In Tuesday’s Guardian (29/3/2011), Niall Ferguson, the eminent Historian now at Harvard and often on our TV screens too, leads another attack on the teaching of History in our schools. His article is entitled ‘History has never been so unpopular’ and introduces with the lead ‘According to Ofsted, history is successful in schools. Not so, says controversial historian Niall Ferguson: the inspectors are missing the ruination of the subject’. More here – http://bit.ly/hYPU56
You’ll gather this got my blood boiling and led me to post the following
“In general, we have to accept the contention that History needs to be a required in depth subject to GCSE for children to understand its important place in their curriculum and education. When the last Labour government made taking a language optional past 14 (aka age 12/13 given the compression now allowed for the KS3 curriculum into just Years 7&8), Language take-up dropped like a stone, and even selective state grammar schools allowed pupils to drop a language with parental consent. The Linguist version of a Ferguson can always produce a list of vocab and people that in his view pupils should know (panache and Molière), and equally traduce the examples actually used (buying a S-Bahn ticket in Berlin), the core facts of learning are that pupils need long term sustained contact with the subject.
I don’t reject OfSted’s findings; indeed married to a History teacher in an Independent school, I ride shotgun on lots of useful History and Language trips on their arc of travel across time and place, and I see vast numbers of state-side contemporaries similarly engaged. There have never been a raft of well qualified male and female graduates entering the profession in these two disciplines, and one of the main reasons for both subjects’ failings is that the professional and monetary reward for good graduates is so much higher in other professions. Teaching History and Languages to children, particularly adolescents, is really hard, they do have to learn facts and memorise rules and structures. What kills the subjects is the act of sticking them in a league table to measure performance, this against other subjects which are optional and are set to attract children who are talented and interested in the vocational outcomes, such as Art, Drama and Sport.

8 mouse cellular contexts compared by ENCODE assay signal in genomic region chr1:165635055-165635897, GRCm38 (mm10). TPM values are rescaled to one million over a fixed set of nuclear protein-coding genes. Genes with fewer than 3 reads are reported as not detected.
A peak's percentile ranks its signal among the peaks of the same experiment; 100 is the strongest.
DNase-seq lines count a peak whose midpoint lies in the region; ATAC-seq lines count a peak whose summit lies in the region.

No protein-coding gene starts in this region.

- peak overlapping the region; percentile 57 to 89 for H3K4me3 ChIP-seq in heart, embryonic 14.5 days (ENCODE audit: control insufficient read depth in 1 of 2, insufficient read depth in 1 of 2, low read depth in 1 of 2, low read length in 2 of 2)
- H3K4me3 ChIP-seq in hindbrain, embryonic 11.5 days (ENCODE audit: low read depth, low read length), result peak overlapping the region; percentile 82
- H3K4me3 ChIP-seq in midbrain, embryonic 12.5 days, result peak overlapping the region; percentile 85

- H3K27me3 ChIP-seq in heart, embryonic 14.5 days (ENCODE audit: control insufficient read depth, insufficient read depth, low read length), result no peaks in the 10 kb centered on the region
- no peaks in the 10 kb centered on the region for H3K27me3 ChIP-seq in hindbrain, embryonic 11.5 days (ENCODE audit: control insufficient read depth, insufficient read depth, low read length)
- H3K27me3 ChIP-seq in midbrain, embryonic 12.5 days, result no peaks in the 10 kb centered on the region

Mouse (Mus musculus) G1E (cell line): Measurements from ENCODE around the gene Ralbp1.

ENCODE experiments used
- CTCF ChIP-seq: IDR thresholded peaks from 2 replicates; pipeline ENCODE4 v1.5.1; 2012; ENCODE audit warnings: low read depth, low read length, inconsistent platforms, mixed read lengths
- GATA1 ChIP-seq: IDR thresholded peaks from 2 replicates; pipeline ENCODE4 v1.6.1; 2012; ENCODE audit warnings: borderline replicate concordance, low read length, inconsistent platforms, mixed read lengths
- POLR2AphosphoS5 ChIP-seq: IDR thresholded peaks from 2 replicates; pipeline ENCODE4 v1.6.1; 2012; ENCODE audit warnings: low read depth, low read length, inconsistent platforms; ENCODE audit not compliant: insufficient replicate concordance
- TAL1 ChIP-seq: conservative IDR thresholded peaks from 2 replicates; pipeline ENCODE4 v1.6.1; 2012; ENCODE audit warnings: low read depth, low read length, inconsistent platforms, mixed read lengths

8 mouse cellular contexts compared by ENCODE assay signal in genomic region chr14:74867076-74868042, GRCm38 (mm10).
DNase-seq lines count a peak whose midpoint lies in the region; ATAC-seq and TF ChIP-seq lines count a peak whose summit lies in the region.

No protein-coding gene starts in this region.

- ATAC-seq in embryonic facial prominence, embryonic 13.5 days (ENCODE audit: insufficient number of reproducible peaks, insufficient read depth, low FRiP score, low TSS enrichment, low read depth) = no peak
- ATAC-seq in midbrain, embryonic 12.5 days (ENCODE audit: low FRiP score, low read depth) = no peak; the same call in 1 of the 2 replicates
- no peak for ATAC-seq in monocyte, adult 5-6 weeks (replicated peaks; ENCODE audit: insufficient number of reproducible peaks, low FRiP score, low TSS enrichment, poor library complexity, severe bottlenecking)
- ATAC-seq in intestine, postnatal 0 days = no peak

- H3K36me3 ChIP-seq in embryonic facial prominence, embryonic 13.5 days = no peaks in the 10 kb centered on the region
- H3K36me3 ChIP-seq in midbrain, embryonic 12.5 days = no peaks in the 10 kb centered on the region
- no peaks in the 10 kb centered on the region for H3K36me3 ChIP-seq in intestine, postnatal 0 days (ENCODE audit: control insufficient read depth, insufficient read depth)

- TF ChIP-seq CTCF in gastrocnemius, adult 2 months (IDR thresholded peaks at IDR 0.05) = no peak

I am sure that if we had provided a surfeit of great Historians and Linguists to the profession over generations, we would not see both subjects in such short supply at GCSE and A level. But please do remember that education is always battered by the storms of a countries economic woes – the clarion call is out there too for great innovation in technology, for schools to unleash their pupils creativity in arts and sports – our national cricket side could do so much better if only the sport were played more frequently in schools. So government has pulled schools hither and thither in an effort to ensure this mechanised form of education provides feedstock for the nation’s needs. Oh and of course just now, despite their best intentions, there aren’t actually many jobs for the talented successful outcomes of our system to apply for, let alone engage with, leading to another repeating cycle of concern about a ‘lost generation’.
The great education systems of Europe, led by Finland, allow horses for courses, withdrawal into academic and vocation strands by choice (not selection) and have more effective joined-up educational provision for those with special needs. It’s curious that in the madness that is led by Michael Gove, we might see some fundamental simplifications happening to bring History back to the fore in the state sector. As far as Niall Ferguson’s commentary goes – keep it up too; but bear in mind that his work is characterised by ‘panache’ – with or without the accent – ‘style over substance’ and ‘ ‘frothy weak ale’!
P.S. Does any now where the reference below originally comes from?
It’s like Irwin’s dream; teaching kids to fool the examiner into thinking they know what they’re talking about